As a new driver, there’s loads to learn. One of the most important things you’ll pick up in those early driving lessons is a healthy respect for your blind spot.
What is the blind spot?
The blind spot is an area around your vehicle which you can’t observe when driving, even using your mirrors. Although your mirrors give you a good view of the road behind you, that view is not complete; there’s plenty of room in your blind spot to conceal an entire car or motorcycle!
Failure to properly check your blind spot can lead to accidents and, if you forget to check it during your driving test, an instant fail. Obviously we don’t want you to fail for something like that, so we’ve put together this guide to understanding your car’s blind spot and knowing when to check it.
Where is the blind spot?
The exact size and location of your car’s blind spot is affected by your windscreen, dashboard and pillars as well as any passengers or cargo that you might have in the vehicle. However, the rough location is outlined by the diagram below.
The yellow cones show what the driver of the blue vehicle could see by using their mirrors. Notice that each side mirrors creates a field of visibility and so does the rearview mirror, but that field does not extend as far as you might think. The driver of the blue vehicle can clearly see the green vehicle in both his side and rearview mirrors. However, the red vehicle is nearly totally invisible. Imagine what would happen if the blue vehicle moved into the right hand lane without checking their blind spot!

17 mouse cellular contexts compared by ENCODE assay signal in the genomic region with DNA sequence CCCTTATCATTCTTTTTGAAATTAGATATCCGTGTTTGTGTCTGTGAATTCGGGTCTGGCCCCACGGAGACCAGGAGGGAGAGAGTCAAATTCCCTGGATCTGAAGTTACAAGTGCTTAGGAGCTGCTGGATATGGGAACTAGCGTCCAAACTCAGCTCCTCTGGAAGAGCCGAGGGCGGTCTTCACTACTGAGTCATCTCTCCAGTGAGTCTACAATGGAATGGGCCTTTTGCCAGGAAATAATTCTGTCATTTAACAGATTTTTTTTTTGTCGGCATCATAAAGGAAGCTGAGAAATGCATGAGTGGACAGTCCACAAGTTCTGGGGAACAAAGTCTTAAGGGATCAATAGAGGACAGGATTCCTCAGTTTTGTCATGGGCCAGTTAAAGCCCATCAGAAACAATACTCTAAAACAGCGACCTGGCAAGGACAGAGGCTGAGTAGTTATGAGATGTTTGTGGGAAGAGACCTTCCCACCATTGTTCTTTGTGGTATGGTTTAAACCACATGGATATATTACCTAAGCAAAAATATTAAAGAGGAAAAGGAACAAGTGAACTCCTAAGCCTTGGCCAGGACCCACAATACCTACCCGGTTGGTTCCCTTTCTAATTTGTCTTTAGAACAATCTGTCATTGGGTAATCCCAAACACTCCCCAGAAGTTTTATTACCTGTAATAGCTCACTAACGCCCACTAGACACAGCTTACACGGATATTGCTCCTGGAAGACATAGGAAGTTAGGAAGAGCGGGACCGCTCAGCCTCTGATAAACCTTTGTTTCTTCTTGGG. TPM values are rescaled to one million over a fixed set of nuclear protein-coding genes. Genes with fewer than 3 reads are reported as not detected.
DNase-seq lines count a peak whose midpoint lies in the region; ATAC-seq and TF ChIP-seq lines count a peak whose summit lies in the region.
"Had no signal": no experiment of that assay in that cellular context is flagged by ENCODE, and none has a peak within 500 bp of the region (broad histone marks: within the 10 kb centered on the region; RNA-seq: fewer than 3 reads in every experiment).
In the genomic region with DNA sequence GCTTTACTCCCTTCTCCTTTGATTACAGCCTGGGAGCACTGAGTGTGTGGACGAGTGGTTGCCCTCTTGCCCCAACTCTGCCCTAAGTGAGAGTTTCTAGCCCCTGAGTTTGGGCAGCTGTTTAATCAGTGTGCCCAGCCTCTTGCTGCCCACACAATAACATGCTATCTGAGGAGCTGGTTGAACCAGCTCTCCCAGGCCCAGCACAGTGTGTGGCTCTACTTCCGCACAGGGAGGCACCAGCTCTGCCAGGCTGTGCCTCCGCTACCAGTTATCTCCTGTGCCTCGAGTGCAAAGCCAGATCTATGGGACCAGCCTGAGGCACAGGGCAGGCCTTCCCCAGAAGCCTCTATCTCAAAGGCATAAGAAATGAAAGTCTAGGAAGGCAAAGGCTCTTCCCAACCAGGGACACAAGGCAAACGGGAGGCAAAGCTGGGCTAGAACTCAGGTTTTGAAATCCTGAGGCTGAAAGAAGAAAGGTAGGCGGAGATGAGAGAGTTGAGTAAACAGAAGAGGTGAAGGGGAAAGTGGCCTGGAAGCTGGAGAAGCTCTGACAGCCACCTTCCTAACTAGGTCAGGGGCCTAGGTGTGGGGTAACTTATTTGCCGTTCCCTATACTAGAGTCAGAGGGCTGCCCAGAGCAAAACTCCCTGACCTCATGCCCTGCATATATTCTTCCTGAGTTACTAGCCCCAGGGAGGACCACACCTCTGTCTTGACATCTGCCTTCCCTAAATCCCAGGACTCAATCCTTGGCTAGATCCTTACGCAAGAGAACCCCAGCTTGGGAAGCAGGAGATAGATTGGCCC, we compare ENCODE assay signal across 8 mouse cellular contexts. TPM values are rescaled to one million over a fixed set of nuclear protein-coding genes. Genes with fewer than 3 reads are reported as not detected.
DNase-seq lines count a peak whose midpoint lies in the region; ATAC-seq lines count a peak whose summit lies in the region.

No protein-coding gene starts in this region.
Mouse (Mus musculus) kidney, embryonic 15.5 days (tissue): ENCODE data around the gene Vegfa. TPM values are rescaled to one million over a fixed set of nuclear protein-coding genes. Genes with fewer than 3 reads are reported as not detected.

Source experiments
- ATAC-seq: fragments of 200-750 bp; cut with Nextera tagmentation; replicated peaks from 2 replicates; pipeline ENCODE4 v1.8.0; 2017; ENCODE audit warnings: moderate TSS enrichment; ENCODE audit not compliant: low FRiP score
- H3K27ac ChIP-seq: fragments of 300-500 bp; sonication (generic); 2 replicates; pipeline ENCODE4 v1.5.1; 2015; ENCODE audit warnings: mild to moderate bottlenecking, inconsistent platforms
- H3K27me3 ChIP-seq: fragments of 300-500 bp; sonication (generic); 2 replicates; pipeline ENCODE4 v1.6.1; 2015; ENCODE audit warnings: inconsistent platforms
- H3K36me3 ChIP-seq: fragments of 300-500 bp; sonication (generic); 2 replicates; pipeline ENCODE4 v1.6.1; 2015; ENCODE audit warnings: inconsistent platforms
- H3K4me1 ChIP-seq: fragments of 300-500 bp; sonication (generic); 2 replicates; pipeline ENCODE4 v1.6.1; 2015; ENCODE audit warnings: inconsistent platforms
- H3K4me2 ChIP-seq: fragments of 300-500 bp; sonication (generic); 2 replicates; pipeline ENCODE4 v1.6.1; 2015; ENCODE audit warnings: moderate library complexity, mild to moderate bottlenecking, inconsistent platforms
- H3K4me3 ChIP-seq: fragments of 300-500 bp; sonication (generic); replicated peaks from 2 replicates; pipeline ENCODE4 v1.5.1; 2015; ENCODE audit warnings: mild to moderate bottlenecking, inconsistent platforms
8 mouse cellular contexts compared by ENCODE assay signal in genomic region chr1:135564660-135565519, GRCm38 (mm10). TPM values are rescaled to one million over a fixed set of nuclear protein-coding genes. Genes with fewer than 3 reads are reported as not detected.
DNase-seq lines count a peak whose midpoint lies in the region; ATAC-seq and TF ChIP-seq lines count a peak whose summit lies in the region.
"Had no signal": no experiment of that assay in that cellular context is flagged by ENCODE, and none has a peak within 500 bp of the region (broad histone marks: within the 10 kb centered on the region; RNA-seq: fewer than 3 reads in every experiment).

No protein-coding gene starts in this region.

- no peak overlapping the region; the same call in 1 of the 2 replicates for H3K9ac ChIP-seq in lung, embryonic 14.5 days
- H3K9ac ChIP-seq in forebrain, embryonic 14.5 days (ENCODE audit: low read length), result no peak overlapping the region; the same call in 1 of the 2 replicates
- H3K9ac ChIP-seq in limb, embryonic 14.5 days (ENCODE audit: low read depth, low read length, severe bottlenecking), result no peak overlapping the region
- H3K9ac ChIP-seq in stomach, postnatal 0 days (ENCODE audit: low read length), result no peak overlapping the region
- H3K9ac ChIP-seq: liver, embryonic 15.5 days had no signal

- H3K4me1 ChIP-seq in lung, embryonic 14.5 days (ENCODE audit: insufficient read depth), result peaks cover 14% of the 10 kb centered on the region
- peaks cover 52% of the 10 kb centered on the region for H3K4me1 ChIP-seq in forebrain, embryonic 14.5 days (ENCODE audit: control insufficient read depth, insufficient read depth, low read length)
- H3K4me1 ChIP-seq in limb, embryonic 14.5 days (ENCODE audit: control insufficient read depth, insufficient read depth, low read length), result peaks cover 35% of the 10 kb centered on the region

When should I check my blind spot?
1. Before driving off from a stationary position
It is very common to fail a driving test for failing to check a blind spot before driving off. You must always check your right hand blind spot by looking over your right shoulder before moving off. During your driving test, the examiner will ask you to park on the left and then ask you to move off again; this is so they can check to see if you observe your blind spots.
2. Whenever changing lanes
For obvious reasons, you’ve got to check your blind spots and mirrors before changing lanes. Check your left hand mirrors and blind spot before changing into the left lane and check your right hand mirrors and blind spot before moving into the right lane. Easy.
3. Whenever there are vulnerable road users near by
If you’ve recently overtaken a cyclist or motorcyclist, take extra care to check your blind spots before turning or changing lanes.
Can I get rid of my blind spot?
Small additional mirrors can be attached to your side mirrors to reduce the size of your blind spot. They require careful positioning to achieve maximum performance, but they’re affordable and are well worth the money for a new driver who’s keen to stay safe.
Image courtesy of dsagovuk @ Flickr via Crown Copyright.